Jim Pfiffner, a political scientist at George Mason University, went even further than Lewis and suggested the number of political appointees be slashed by a third -- but acknowledged this was unlikely to happen.

"Presidents want patronage and think it will help them control the government," he said. "But the increasing number of layers of political appointees attenuates rather than increases control from the top."

The message could not be clearer for all those Obama-campaign-operatives-turned-political-appointment- hunters: If they really want to know what they can do for their country, they shouldn't be asking their president what he can do for them.

Separating 'Spoils' and Service
Leave it to the ancient Chinese to think of it first. No, not fireworks, but the civil service -- the non-legislative, non-judicial, non-military branches of government that select their employees by competitive exam. In the United States, the civil service notion took root in the late 19th century, in reaction to the notorious "spoils system" (as in "to the victor belong the spoils"), by which elected politicians filled government jobs with their friends and supporters. In 1883, the Pendleton Act attempted to divorce civil service from political patronage. But it wasn't easy. As one New York politico declared: "You can't keep an organization together without patronage. Men ain't in politics for nothin'." Here are some key dates in the evolution of civil service:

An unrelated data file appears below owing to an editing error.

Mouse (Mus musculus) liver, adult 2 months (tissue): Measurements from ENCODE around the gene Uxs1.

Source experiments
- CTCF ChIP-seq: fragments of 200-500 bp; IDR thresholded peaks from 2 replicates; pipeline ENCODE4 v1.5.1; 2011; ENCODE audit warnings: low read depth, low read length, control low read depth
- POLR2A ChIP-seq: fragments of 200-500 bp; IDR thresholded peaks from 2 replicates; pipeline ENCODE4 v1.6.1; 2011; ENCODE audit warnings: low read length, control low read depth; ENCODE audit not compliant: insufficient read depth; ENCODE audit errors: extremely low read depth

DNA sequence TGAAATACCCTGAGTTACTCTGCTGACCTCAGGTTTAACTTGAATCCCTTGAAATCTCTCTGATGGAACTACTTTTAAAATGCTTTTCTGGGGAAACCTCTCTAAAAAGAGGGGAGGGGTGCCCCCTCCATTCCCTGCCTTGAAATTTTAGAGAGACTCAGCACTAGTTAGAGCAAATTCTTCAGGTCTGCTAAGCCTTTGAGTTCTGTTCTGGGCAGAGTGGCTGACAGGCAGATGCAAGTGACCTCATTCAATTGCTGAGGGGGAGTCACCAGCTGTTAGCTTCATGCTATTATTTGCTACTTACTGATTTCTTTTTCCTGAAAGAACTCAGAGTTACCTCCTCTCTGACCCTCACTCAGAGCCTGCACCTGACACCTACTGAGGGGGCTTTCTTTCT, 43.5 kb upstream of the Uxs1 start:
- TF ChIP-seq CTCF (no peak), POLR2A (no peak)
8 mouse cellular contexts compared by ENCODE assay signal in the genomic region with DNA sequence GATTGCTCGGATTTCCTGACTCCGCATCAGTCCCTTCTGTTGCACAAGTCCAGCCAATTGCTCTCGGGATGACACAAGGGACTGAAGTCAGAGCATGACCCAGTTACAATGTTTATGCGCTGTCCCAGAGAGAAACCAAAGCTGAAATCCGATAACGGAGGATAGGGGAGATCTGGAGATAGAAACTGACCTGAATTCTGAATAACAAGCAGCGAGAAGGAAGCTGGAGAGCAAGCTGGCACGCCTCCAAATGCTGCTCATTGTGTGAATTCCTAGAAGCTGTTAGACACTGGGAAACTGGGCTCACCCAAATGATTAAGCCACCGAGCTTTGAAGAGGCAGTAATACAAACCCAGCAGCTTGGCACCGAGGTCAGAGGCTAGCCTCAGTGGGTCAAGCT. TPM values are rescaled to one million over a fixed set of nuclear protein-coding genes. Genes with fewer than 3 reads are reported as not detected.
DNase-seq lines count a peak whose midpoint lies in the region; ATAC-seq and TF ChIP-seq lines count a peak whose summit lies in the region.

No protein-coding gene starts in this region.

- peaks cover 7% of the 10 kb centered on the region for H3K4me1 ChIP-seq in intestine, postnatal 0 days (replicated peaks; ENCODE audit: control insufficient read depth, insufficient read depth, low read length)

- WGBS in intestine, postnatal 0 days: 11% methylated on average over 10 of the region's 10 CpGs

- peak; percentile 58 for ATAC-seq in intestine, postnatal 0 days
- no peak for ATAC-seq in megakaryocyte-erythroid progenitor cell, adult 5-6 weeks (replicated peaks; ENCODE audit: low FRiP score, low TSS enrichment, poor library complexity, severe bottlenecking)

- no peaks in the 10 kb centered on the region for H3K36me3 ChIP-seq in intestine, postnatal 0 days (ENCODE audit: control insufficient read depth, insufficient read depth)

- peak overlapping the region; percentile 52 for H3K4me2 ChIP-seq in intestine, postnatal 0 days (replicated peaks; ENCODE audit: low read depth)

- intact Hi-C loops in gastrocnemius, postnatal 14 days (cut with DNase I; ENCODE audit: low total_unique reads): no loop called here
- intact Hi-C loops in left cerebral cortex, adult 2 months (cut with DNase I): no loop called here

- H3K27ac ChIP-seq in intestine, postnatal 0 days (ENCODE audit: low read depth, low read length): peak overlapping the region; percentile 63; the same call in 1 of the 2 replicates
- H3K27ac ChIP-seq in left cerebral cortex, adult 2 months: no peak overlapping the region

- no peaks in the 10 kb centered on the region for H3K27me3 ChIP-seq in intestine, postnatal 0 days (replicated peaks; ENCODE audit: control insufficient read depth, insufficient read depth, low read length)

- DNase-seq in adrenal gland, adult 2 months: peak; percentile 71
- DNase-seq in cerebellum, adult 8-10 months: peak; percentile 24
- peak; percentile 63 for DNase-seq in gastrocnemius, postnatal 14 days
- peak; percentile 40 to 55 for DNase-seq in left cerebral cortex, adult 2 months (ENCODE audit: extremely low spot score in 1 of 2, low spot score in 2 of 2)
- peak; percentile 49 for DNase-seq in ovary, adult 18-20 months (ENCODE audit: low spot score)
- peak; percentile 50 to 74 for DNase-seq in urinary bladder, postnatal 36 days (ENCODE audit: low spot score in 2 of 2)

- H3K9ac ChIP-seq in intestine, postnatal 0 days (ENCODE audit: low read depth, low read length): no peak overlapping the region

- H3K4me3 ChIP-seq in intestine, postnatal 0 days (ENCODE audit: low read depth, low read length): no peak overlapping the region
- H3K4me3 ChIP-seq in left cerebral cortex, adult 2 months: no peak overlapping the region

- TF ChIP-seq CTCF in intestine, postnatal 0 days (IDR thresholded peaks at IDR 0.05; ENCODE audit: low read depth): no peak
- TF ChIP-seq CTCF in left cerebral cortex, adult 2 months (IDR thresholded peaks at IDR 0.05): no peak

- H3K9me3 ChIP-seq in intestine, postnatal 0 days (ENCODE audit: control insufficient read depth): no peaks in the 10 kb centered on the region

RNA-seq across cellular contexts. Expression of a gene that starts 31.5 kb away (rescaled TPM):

206 B.C.-220 A.D.
The Han dynasty uses competitive exams to select civil officials.

Frederick William, elector of Brandenburg, creates a civil administration staffed through competitive exams.

1790s-Early 1800s
Napoleonic reforms transform the royal service into a civil service.

U.S. civilian workforce, 1821: 6,914
After President Andrew Jackson introduces the spoils system to federal government, lines of job-seekers form daily around the White House. With neither the rival Whig nor the Democratic parties dominant enough to hold on to the presidency, the constant changes in the workforce cripple the career service. Agitation for reform begins after the Civil War (1861-65). The excesses of New York City's Tammany Hall political machine also prompt calls for reform on the national level.

The civil service is established, strictly excluding British civil servants from politics.

U.S. civilian workforce, 1871: